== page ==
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April 12, 2023 HUMAN RIGHTS

Criminalizing Poverty through the “Market in Incarcerated People”

by Atteeyah Hollie

Dan Colby is a Black restaurant worker and single caregiver of a teenage son and grandson. A few summers ago, police in north Georgia pulled Colby over for a broken taillight, which led to a driving without a license charge. Without counsel, Colby pled guilty to both charges in a misdemeanor court. The court imposed a $575 fine, and the judge asked if Colby could pay his fine before leaving court that day. Colby could not, and, for that reason alone, the court ordered him to serve 12 months of probation. With probation came a community service requirement, monthly reporting to a probation officer, and monthly supervision fees to a for-profit probation company. Colby’s inability to pay $575 on the day of court nearly doubled his court debt.

Nevertheless, Colby completed his community service hours the following month. He also made timely payments and reported as required for months. But things took an unfortunate turn when Colby had major back surgery that temporarily left him in a body cast. And then the restaurant where Colby worked closed, and he lost his job. His timely payments to the for-profit probation company stopped.

Colby explained to his probation officer that his limited income was preventing him from making payments. Rather than respond with empathy and help Colby develop a plan to find a new job, the officer went to the court and obtained an arrest warrant. In executing this warrant, sheriff’s deputies went to Colby’s home at 4 a.m., arrested him, and took him to jail for no other reason than his inability to pay fines and probation fees. Georgia’s Division of Family and Children Services arrived soon after, taking Colby’s son and grandson and putting them in foster care. The Atlanta-based Southern Center for Human Rights took legal action to prevent future arrests and family separations stemming from Colby’s court debt, and Colby’s probation was terminated as a result.

Though he no longer has to worry about the life-shattering effect of unpaid traffic fines, Colby’s experience reminds us that poverty traps people in our legal system long after conviction and too often for vehicle and traffic violations.

The roots of the criminalization of poverty date back to the Thirteenth Amendment.

The roots of the criminalization of poverty date back to the Thirteenth Amendment.


The Roots of Wealth-Based Injustice

The criminalization of poverty has become a hot-button issue in the last 15 to 20 years, but its roots date back to the Thirteenth Amendment. This watershed constitutional provision banned slavery “except as a punishment” for those convicted of a crime. With this devastating loophole, slavery morphed into another oppressive system—convict leasing—that derived free labor from Black people convicted of crimes ranging from murder to loitering, vagrancy, and not carrying proof of employment. Once convicted, poor Blacks had the false choice of either paying a court-ordered fine or slave labor (again). Unable to pay a fine, Black people convicted of a crime were forced into a system that replicated its predecessor’s brutality and money-making power. While convict leasing has ended, the system of mass incarceration that followed doesn’t look much different than the system it replaced.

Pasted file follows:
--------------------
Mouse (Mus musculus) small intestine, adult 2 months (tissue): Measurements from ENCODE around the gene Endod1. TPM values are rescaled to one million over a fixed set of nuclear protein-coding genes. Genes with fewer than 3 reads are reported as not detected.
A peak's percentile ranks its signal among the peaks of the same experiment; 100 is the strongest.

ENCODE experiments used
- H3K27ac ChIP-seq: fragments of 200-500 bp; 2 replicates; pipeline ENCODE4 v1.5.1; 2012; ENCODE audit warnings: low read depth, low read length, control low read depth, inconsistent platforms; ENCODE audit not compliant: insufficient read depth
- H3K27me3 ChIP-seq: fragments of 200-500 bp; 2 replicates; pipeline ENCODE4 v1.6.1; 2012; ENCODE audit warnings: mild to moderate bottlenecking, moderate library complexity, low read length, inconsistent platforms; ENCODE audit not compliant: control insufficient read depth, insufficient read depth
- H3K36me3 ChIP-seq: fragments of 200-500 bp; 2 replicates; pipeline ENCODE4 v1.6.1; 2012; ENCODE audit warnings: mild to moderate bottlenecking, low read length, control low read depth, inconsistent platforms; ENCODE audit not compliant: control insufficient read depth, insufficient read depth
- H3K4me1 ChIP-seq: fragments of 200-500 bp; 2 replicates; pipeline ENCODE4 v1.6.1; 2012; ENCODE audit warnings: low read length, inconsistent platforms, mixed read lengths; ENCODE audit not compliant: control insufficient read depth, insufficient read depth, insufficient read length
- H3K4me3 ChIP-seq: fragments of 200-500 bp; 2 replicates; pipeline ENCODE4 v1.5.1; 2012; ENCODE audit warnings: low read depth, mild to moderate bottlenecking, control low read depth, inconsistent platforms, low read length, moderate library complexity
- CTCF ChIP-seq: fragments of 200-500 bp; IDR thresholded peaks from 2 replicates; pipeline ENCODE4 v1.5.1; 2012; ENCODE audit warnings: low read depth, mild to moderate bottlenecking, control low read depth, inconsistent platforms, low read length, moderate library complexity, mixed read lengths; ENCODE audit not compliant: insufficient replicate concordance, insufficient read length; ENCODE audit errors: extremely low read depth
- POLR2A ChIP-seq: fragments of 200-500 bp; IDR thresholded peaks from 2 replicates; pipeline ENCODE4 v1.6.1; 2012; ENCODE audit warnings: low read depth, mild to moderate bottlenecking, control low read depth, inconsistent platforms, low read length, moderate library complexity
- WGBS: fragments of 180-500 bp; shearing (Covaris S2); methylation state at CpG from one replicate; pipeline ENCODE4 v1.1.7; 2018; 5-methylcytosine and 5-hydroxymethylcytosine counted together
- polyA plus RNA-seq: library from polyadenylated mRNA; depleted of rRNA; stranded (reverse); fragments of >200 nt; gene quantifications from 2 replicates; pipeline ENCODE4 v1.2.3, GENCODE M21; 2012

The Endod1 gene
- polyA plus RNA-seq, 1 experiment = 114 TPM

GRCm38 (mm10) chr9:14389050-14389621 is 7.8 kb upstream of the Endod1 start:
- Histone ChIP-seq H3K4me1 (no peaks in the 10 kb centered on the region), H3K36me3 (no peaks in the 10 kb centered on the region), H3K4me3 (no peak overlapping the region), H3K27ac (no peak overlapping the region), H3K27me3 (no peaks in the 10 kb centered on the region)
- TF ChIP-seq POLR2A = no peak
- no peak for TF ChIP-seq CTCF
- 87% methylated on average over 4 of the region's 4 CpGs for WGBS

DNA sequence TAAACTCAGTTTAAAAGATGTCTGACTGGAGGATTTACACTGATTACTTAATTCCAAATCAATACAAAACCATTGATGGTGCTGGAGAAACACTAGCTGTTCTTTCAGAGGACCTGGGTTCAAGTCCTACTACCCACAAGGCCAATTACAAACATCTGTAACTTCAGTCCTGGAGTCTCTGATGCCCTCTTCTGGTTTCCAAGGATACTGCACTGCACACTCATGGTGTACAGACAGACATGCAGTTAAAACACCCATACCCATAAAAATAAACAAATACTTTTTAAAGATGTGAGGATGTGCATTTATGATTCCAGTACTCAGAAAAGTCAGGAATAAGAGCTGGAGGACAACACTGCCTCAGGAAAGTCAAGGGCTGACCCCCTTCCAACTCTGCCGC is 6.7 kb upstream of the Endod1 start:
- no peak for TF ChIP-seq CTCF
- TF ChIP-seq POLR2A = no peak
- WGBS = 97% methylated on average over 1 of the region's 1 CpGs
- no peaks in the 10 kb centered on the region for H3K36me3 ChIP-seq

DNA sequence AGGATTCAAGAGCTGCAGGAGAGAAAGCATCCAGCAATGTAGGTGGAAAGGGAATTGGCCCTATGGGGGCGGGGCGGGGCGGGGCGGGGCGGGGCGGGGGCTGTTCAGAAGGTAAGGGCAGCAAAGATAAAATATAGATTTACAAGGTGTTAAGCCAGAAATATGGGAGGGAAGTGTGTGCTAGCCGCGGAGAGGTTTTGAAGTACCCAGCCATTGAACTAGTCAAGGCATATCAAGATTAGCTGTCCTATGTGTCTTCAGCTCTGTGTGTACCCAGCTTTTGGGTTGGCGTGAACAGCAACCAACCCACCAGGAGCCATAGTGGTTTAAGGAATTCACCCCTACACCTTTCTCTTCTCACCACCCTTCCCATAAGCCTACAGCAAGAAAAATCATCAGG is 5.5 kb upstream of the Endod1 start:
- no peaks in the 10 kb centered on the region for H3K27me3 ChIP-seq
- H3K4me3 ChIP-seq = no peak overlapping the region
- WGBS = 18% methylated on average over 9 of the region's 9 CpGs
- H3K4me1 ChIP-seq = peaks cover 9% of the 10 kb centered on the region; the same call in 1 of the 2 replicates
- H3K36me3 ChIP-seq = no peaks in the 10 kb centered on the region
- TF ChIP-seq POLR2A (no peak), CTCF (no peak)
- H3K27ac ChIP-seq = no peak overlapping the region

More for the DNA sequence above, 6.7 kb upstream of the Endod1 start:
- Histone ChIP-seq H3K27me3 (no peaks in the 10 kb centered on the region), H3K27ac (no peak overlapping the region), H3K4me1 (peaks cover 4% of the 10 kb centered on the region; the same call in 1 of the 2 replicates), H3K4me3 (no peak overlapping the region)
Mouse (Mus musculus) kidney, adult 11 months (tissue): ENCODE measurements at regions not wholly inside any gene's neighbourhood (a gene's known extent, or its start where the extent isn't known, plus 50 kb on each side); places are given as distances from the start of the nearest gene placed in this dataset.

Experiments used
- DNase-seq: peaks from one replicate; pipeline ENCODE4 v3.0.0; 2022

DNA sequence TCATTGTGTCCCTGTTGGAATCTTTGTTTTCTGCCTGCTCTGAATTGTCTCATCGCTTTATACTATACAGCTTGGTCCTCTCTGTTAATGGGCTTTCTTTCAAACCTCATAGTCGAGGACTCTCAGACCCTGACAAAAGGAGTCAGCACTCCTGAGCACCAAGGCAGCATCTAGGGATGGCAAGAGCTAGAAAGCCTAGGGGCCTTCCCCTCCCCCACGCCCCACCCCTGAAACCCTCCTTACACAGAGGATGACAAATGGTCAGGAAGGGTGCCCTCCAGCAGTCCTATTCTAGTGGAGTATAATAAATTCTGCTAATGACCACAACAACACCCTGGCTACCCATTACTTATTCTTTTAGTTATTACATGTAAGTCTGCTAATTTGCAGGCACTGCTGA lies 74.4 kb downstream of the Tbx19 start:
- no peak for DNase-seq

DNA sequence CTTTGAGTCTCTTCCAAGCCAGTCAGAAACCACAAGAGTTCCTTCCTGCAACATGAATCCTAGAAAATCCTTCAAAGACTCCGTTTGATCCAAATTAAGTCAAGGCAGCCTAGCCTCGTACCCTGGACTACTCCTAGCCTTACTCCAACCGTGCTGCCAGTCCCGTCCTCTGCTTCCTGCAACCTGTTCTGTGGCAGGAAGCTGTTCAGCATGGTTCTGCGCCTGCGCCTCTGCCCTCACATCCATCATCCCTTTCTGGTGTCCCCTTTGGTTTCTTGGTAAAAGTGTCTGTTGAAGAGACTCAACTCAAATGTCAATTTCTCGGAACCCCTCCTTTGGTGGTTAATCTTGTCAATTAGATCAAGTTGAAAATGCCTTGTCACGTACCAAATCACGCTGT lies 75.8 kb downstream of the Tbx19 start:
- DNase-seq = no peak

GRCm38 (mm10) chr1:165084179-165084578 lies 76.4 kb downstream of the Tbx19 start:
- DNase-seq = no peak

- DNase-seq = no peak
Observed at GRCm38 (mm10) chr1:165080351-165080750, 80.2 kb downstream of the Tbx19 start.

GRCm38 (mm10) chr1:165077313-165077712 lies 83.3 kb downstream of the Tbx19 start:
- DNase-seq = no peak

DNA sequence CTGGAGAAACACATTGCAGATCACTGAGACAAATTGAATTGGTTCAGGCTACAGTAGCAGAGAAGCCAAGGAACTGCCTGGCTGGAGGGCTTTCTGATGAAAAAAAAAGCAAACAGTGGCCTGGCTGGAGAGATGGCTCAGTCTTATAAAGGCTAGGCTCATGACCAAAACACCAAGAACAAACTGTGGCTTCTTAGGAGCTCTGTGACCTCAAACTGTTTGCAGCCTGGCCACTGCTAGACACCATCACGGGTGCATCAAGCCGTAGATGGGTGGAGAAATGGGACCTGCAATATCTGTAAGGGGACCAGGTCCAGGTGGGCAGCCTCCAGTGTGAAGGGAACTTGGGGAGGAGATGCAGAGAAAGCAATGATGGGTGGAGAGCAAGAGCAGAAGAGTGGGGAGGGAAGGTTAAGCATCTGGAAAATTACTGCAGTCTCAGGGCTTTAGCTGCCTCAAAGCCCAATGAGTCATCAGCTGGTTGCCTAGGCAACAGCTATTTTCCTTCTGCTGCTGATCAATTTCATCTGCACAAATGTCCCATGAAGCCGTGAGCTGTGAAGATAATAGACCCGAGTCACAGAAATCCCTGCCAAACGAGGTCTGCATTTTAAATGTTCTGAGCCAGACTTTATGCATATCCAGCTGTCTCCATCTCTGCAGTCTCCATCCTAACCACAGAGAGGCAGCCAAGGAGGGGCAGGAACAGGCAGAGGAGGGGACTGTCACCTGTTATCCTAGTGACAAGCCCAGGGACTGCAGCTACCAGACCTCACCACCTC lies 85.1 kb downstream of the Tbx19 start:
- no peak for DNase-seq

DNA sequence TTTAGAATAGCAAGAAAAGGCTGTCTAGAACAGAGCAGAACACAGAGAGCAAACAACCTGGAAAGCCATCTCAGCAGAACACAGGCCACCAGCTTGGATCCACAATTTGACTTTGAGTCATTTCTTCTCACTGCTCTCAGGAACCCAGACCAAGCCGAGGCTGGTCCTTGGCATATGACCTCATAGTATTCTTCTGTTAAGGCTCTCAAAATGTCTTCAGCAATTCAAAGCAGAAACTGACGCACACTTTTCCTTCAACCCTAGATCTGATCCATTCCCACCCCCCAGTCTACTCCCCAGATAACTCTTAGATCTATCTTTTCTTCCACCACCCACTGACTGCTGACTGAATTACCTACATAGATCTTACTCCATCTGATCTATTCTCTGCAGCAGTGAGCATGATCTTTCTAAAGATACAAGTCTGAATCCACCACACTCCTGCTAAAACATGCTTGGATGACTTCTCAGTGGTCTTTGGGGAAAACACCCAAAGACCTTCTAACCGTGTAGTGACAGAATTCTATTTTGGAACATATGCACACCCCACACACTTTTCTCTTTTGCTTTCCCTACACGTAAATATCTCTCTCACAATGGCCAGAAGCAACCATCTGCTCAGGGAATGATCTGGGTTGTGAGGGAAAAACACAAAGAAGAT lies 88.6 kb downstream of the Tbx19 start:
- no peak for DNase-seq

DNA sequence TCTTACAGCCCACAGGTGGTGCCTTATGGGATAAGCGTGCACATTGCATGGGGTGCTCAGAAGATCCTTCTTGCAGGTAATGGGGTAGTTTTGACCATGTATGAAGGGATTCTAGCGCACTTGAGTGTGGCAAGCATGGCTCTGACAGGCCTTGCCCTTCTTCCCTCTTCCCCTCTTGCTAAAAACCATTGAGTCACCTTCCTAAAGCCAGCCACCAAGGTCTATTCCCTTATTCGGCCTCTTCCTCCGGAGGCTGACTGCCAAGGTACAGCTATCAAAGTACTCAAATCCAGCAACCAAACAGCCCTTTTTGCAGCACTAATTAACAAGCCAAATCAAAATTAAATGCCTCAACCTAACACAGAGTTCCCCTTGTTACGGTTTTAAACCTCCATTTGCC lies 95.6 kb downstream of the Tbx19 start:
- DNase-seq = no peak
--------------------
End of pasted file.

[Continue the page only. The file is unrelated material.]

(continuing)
Today, we have what some researchers call a “market in incarcerated people,” a catch-all term for the “financial incentives and legal mechanisms that enable mass incarceration revenue streams, federal policy mandates, administrative and municipal actions.” When we think about those ensnared in this market, we cannot forget the Colbys, who, though free, are one missed payment away from a jail cell. We are stripping people of their freedom for reasons that have nothing to do with their underlying offense. Rather, the major focus in determining whether a formerly incarcerated person can remain free is whether they can pay to stay out of jail or off probation.

Everyone Wants a Piece

Michael Brown’s death in Ferguson, Missouri, exposed a web of collusion between court and government officials who used court debt to pad local coffers. But to see how for-profit companies are profiting from crime, we need to look no further than Georgia, where probation companies were gifted with lucrative supervision authority in the state’s misdemeanor courts, courts that are largely not covered by the state’s public defender system.

Many of Georgia’s neighbors, including Alabama, Florida, and Mississippi, also invite profit-driven companies into their court systems. But Georgia is alone in the volume of people under probation supervision. Georgia has the highest rate of probation in the nation and the longest probation sentences. Moreover, as of 2020, private companies supervised 80 percent of Georgians on misdemeanor probation. And what do private companies stand to gain by supervising people on probation? Revenue, and lots of it. Millions of dollars per quarter.